During the 2003 SARS outbreak in Asia, many people believed that kimchi could protect against infection. While there was no scientific evidence to support this belief, kimchi sales rose by 40%.
|Nutrients||per 100 g||Nutrients||per 100 g|
|Food energy||32 kcal||Moisture||88.4 g|
|Crude protein||2.0 g||Crude lipid||0.6 g|
|Total sugar||1.3 g||Crude fiber||1.2 g|
|Crude ash||0.5 g||Calcium||45 mg|
|Phosphorus||28 mg||Vitamin A||492 IU|
|Vitamin B1||0.03 mg||Vitamin B2||0.06 mg|
|Niacin||2.1 mg||Vitamin C||21 mg|
Dishes made with kimchi
Kimchi can be made with radishes, mustard greens, scallions, or cucumbers. Kimchi is known to be a traditional side dish as it is almost always served along with other side dishes in most Korean family households and restaurants. Kimchi can be eaten alone or with white rice, but it is also included in recipes of other traditional dishes, including porridges, soups, and rice cakes. (Jung, C.) Kimchi is also the basis for many derivative dishes such as kimchi stew (김치찌개; gimchijjigae), kimchi pancake (김치전; gimchibuchimgae), kimchi soup (김칫국; gimchiguk), and kimchi fried rice (김치볶음밥; gimchibokkeumbap).
1996 Japanese kimchi dispute
In 1996, Korea protested against Japanese commercial production of kimchi arguing that the Japanese-produced product (kimuchi) was different from kimchi (in particular, Japanese kimuchi was not fermented so it was salted but sweet cabbage). Korea lobbied for an international standard from the Codex Alimentarius, an organization associated with the World Health Organization that defines voluntary standards for food preparation for international trade purposes. In 2001, the Codex Alimentarius published a voluntary standard defining kimchi as "a fermented food that uses salted napa cabbages as its main ingredient mixed with seasonings, and goes through a lactic acid production process at a low temperature", but which neither specified a minimum amount of fermentation nor forbade the use of any additives.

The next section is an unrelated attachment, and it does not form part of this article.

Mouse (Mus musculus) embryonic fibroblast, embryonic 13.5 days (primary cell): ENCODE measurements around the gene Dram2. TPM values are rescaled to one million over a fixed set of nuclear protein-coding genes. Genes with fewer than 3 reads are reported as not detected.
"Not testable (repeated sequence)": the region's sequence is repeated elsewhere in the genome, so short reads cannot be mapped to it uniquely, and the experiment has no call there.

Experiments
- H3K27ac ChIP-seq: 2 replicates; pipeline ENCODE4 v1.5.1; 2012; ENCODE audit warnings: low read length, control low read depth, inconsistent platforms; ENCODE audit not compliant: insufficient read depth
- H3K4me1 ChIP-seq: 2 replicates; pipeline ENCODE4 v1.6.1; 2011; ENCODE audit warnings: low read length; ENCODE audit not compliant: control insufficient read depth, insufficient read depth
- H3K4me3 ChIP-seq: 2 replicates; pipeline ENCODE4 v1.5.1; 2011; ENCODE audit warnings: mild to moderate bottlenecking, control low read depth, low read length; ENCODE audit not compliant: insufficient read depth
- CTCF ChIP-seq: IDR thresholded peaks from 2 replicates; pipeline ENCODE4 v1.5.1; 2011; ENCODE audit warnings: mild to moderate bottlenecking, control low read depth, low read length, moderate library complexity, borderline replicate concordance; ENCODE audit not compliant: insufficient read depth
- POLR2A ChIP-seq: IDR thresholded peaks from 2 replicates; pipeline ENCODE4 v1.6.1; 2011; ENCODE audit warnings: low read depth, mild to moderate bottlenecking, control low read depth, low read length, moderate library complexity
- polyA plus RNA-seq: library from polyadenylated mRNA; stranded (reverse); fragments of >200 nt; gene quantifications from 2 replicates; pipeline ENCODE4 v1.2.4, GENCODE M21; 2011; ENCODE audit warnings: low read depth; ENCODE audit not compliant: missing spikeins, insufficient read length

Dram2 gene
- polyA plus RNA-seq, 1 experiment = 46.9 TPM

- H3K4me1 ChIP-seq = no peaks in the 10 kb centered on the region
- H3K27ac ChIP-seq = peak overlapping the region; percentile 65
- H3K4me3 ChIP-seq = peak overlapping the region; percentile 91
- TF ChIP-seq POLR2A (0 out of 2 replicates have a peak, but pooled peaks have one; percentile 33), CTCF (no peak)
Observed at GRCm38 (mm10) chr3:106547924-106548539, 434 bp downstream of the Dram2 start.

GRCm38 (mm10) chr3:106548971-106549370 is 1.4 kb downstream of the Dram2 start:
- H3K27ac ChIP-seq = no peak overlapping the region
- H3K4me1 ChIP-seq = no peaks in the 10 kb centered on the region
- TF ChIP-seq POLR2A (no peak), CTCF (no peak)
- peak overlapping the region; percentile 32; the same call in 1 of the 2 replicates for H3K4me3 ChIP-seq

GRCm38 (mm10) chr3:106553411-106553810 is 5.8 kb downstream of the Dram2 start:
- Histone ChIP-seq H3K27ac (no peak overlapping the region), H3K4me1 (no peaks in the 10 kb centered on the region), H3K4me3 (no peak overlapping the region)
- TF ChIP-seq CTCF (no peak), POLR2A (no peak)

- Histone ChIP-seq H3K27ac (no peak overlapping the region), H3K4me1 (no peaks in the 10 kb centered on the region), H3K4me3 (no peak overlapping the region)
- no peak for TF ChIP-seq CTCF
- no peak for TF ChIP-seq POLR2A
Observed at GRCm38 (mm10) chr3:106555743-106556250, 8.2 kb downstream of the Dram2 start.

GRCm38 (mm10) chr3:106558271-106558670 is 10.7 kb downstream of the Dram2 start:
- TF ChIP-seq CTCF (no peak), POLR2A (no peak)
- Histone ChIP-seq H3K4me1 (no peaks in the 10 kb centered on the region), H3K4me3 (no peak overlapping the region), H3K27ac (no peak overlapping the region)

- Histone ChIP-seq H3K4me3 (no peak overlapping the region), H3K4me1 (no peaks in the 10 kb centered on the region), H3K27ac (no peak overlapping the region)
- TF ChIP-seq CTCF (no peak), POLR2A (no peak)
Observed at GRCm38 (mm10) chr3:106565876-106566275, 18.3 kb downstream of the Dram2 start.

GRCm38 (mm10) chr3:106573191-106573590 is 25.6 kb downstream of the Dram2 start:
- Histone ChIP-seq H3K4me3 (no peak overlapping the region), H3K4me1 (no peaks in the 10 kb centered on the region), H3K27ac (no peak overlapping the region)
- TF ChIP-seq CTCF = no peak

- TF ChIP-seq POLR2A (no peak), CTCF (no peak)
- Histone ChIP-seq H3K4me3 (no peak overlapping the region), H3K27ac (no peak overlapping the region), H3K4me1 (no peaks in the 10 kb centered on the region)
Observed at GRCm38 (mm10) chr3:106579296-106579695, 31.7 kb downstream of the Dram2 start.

2010 kimchi ingredient price crisis
Due to heavy rainfall shortening the harvesting time for cabbage and other main ingredients for kimchi in 2010, the price of kimchi ingredients and kimchi itself rose greatly. Korean and international newspapers described the rise in prices as a national crisis. Some restaurants stopped offering kimchi as a free side dish, which The New York Times compared to an American hamburger restaurant no longer offering free ketchup. In response to the kimchi price crisis, the South Korean government announced the temporary reduction of tariffs on imported cabbage to coincide with the Kimjang season.
2012 effective ban of Korean kimchi exports to China
Since 2012, the Chinese government has effectively banned Korean kimchi exports to China through government regulations. Ignoring the standards of Kimchi outlined by the Codex Alimentarius, China defined kimchi as a derivative of one of its own cuisines, called pao cai. However, due to significantly different preparation techniques from Pao cai, kimchi has significantly more lactic acid bacteria through its fermentation process, which exceeds China's regulations. Since 2012, commercial exports of Korean kimchi to China has reached zero, the only minor amounts of exports accounting for Korean kimchi exhibition events held in China.
Intangible Cultural Heritage of Humanity
Kimchi-related items have been inscribed on UNESCO's Representative List of the Intangible Cultural Heritage of Humanity by both South and North Korea. This makes kimchi the second intangible heritage that was submitted by two different countries, the other one being the folk song "Arirang", also submitted by the Koreas.
Submitted by South Korea (inscribed 2013)
Kimjang, the tradition of making and sharing of kimchi that usually takes place in late autumn, was added to the list as "Kimjang, making and sharing kimchi in the Republic of Korea". The practice of Kimjang reaffirms Korean identity and strengthens family cooperation. Kimjang is also an important reminder for many Koreans that human communities need to live in harmony with nature.
Submitted by North Korea (inscribed 2015)